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Learning Disabilities Articles for Help with Kids by Susan Kramer

Contents

1. What Is Dysgraphia?
2. Dyslexia Information and Help
3. Oppositional Defiant Disorder - Symptoms
4.
Oppositional Defiant Disorder - Explained
5. Oppositional Defiant Disorder - Managing Anger
6. What Is Childhood Disintegrative Disorder  - CDD?
7.
Hyperlexia Information
8. Asperger's Disorder Information
9. TSC and Learning Disabilities
10.
Living Harmoniously with Learning Disabilities
11. Cooperation and Learning Disabilities
12. Overcoming Stress
13. Dividing Time Between Your Kids
14. Helping Kids with Challenges Make Friends
15. Learning Difficulties or Disabilities?
16. Making Transitions and Learning Disabilities
17. Helping Kids Find New Solutions
18. Back to School Dress When Challenged
19. Showing Courage and Learning Disabilities
20. Teach Kids to Stay Close to Home
21. Feeling Fear and Learning Disabilities
22. Kids Learn Trustworthiness
23. Multitasking Ideas
24. Laziness or Learning Disabilities?
25. Helping Kids Reach Their Goals
26. Family Roundtable Discussions with Kids
27. Materialism Issues
28. Illness or Accident Leading to a Challenge
29. Vocational or Academics for Challenged Teens?
30. Expectations and Relating
31. Nurturing Kids of All Abilities
32. Our Roles in the Eyes of Society
33.
Developing Self-Esteem
34. Changing Goals and Learning Disabilities
35. Shopping Trips Can Be Educational
36. Achievement with Learning Disabilities
37. Resolving Conflicts and Learning Disabilities
38. Teaching Kids Order and Organization
39. Family Life with Learning Disabilities
40. Backyard Motor Skills Games
41. Truancy and Learning Disabilities
42. Kids Learn About Playing Fairly
43. Looking for Equitable Resolves
44. Aerobic Activities for Stress Relief in School
45. Acceptance, Abundance and Learning Disabilities
46. Kids Learn About Sharing


20. Teach Kids to Stay Close to Home


A story in the news about an 8 year old boy with ADD wandering away from a campsite had a happy ending. He was found by rescuers more than 4 miles away from camp, after 80 hours on his own. But this was a very lucky event, and could have been much worse if a stranger had snatched him away from his parents and family.

We ask ourselves, "How can I prevent this from happening to my kids, with or without learning disabilities?"

A solution would be to have every child wear a camp whistle on a chain around their neck, tucked into their shirt, when at an unfamiliar place, whether across town or across the state. And to give 2 long toots on their whistle to call for help. Then after a minute repeat the 2 loud toots, repeating the sequence until they are found.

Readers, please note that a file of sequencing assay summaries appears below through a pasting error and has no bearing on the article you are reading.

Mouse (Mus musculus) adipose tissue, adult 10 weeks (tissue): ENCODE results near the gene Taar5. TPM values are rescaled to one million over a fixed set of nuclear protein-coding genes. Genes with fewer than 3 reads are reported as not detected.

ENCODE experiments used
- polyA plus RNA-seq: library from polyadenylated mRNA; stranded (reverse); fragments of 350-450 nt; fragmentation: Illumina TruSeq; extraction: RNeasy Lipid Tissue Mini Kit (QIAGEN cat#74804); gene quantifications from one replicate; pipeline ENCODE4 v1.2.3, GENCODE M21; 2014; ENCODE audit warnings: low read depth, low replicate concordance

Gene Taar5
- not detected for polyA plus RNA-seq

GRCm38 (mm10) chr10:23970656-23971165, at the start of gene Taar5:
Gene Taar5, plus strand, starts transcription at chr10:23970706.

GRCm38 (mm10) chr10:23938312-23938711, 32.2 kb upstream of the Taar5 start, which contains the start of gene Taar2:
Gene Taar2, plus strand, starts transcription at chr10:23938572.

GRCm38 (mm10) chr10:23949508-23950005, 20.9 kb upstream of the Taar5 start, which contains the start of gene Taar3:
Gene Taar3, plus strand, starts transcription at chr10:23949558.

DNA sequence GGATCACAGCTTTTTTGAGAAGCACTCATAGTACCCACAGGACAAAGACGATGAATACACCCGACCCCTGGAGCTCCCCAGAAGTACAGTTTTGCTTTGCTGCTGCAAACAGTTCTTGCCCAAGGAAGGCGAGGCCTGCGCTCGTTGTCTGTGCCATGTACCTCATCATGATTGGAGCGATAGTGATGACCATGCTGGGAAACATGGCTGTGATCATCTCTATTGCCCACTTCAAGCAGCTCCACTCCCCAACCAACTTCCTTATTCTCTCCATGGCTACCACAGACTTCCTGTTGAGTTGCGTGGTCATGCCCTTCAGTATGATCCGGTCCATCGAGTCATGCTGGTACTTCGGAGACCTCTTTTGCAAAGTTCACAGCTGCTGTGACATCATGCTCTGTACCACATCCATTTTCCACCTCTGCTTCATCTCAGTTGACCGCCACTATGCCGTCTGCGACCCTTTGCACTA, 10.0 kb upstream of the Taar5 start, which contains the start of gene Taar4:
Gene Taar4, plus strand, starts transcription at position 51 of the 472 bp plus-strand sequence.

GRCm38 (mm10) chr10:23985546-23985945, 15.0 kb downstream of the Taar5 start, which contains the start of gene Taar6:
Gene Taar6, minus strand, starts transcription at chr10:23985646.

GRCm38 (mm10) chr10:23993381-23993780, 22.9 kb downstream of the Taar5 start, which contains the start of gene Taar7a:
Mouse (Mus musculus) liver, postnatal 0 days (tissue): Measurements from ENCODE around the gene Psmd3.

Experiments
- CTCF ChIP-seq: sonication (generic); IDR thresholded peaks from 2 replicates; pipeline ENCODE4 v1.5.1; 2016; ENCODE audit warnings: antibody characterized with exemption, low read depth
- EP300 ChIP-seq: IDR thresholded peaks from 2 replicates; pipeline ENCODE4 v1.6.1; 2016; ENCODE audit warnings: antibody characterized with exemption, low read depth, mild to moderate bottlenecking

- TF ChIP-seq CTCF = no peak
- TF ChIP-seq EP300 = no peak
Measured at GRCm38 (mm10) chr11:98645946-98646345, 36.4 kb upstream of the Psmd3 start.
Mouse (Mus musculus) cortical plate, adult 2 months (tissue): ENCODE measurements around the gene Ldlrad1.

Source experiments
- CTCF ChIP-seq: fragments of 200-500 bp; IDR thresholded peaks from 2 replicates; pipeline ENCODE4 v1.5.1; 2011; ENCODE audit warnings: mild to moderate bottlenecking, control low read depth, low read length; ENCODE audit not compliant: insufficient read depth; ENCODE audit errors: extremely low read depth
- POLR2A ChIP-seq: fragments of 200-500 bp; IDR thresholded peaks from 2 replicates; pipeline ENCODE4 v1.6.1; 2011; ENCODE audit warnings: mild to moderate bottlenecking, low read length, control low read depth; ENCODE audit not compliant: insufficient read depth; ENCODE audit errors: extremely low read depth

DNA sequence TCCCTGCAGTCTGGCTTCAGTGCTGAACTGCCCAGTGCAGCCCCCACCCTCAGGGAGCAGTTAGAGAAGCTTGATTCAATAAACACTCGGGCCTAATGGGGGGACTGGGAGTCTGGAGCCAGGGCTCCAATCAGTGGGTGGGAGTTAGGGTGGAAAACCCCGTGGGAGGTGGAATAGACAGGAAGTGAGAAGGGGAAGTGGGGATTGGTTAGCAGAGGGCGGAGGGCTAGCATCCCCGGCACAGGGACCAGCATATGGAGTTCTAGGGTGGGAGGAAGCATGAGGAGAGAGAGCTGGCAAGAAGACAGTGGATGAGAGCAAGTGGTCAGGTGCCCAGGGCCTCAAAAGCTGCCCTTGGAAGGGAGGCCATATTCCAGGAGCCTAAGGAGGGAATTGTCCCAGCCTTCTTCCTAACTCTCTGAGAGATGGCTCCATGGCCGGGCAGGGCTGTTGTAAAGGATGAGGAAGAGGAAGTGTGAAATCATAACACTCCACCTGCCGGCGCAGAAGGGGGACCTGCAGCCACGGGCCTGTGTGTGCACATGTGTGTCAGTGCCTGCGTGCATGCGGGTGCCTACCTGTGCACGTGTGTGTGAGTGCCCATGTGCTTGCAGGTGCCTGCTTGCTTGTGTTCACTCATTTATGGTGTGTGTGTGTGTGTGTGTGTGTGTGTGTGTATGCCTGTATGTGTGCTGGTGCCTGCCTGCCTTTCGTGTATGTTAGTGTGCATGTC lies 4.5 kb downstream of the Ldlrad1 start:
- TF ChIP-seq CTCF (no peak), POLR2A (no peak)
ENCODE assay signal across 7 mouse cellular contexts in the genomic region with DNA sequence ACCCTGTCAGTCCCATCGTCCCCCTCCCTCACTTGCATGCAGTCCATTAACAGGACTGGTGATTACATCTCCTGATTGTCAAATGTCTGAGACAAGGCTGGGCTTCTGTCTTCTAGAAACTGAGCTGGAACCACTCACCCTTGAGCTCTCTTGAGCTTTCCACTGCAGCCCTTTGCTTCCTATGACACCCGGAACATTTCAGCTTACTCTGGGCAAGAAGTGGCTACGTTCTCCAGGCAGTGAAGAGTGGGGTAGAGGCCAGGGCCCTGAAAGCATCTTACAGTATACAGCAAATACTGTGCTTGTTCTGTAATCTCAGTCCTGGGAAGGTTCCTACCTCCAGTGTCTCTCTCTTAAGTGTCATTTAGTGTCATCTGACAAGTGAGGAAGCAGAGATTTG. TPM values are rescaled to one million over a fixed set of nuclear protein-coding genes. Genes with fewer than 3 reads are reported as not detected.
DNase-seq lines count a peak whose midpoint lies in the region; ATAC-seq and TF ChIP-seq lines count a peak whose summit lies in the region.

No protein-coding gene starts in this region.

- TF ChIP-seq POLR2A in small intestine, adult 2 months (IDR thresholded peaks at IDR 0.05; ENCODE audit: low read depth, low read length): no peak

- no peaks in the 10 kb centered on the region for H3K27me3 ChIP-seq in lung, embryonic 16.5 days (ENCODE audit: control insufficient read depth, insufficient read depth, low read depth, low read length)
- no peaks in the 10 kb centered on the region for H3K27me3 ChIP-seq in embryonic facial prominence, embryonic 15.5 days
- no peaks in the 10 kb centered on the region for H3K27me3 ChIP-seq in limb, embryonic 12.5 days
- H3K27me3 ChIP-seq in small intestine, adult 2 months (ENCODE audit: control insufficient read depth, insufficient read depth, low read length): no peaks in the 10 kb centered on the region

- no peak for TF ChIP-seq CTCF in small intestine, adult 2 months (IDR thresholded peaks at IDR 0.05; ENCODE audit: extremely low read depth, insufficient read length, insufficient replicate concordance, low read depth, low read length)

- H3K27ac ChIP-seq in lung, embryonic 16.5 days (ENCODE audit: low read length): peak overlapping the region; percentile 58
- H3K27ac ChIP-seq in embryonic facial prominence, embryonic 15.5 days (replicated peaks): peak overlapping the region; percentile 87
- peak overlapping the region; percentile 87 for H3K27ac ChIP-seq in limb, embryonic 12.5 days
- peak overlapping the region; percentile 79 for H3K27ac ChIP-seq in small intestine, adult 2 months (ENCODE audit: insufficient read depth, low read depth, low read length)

Two long toots let others know it is a whistle call for something, and not random playing with a whistle.

A story from the past about 2 toots of the whistle: When I was growing up and a train would be approaching our village, it would blow its whistle twice to let us know to clear the track.

Train your child to run away from strangers that are approaching, to go in the opposite direction from a stranger, and not to answer a stranger's question. And though it might be tempting to take candy when offered by a stranger it is just their way of trying to get hold of you. Remind your kids that no one has the right to touch or grab them when they don't want it. It is helpful to remind your kids to run in the opposite direction if a stranger approaches and to scream as loud as they can to scare the stranger away.

Article by Susan Kramer



Resources for parents, teachers and homeschooling families:

Click on cover image
Rhythms and Dances for School Age Kids

Rhythms and Dances for School Age Kids
Click on cover image
Rhythms and Dances for Toddlers and Preschoolers

Rhythms and Dances for Toddlers and Preschoolers
Click on cover image
Kinesthetic Math and Language Lessons

Kinesthetic Math and Language Lessons
email -  susan@susankramer.com          SusanKramer.com Publishing - http://www.susankramer.com/books.html
All articles copyright 2000-2011 Susan Helene Kramer
Susan Kramer has worked as a dance specialist with kids and adults of all abilities for more than 30 years,
and lives with her husband in Amsterdam, The Netherlands. Click autobiography for details.
http://www.susankramer.com